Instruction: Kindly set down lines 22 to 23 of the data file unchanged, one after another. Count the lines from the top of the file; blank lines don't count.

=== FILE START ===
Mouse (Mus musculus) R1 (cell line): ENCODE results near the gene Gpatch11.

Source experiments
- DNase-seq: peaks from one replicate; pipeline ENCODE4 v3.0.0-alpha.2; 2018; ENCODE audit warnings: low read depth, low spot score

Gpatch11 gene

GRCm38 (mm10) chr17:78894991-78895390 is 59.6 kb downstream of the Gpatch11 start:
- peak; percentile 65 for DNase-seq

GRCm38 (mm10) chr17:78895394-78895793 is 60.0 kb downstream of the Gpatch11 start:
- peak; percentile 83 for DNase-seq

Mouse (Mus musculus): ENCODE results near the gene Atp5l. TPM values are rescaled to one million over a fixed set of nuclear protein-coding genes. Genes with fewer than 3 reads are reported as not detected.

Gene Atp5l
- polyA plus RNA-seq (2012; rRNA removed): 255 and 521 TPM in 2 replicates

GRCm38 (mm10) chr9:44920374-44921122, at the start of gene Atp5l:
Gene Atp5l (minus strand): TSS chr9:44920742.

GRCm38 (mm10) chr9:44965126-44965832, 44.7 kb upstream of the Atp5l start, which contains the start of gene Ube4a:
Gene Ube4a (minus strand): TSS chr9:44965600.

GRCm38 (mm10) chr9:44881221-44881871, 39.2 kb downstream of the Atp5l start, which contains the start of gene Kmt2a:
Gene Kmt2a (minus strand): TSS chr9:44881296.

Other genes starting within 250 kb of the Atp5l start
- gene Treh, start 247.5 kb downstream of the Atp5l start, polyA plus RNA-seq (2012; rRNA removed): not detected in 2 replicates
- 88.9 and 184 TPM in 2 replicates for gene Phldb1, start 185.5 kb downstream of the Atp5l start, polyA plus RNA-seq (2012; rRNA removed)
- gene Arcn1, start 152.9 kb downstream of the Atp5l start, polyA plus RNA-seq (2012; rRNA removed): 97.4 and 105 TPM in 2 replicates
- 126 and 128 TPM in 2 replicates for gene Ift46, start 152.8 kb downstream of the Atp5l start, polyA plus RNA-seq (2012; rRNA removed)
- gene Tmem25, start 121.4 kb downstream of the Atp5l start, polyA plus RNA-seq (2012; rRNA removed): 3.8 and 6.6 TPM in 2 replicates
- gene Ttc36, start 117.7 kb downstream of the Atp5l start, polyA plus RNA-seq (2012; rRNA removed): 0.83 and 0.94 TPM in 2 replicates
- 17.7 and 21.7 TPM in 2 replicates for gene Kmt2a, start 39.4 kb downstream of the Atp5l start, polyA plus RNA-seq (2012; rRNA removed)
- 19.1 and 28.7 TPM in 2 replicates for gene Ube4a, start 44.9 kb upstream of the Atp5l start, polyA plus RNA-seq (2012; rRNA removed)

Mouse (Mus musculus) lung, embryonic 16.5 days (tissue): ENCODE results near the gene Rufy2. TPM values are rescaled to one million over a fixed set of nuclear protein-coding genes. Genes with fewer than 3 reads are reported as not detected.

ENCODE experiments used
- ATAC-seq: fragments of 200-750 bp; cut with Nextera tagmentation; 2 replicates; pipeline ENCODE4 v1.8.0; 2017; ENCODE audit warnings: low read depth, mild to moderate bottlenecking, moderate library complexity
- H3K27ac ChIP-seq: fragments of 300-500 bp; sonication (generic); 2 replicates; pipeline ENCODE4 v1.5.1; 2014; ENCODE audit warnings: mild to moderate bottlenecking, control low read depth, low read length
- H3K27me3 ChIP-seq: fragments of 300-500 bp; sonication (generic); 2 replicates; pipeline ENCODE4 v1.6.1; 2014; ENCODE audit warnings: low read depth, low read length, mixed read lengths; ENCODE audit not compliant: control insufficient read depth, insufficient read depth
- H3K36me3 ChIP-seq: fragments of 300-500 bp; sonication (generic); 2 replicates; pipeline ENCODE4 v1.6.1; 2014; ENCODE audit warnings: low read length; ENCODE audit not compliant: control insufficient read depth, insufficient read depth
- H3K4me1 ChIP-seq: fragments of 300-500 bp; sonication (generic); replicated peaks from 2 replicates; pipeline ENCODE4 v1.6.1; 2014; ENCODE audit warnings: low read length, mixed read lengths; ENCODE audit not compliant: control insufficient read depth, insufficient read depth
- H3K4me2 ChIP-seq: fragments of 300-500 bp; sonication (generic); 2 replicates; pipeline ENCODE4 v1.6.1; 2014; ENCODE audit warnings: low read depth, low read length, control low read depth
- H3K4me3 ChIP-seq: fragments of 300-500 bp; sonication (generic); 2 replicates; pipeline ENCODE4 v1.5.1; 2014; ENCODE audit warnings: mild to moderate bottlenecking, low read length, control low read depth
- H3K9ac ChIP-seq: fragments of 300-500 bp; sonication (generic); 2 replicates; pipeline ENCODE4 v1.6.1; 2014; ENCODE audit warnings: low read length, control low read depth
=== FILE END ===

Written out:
- 126 and 128 TPM in 2 replicates for gene Ift46, start 152.8 kb downstream of the Atp5l start, polyA plus RNA-seq (2012; rRNA removed)
- gene Tmem25, start 121.4 kb downstream of the Atp5l start, polyA plus RNA-seq (2012; rRNA removed): 3.8 and 6.6 TPM in 2 replicates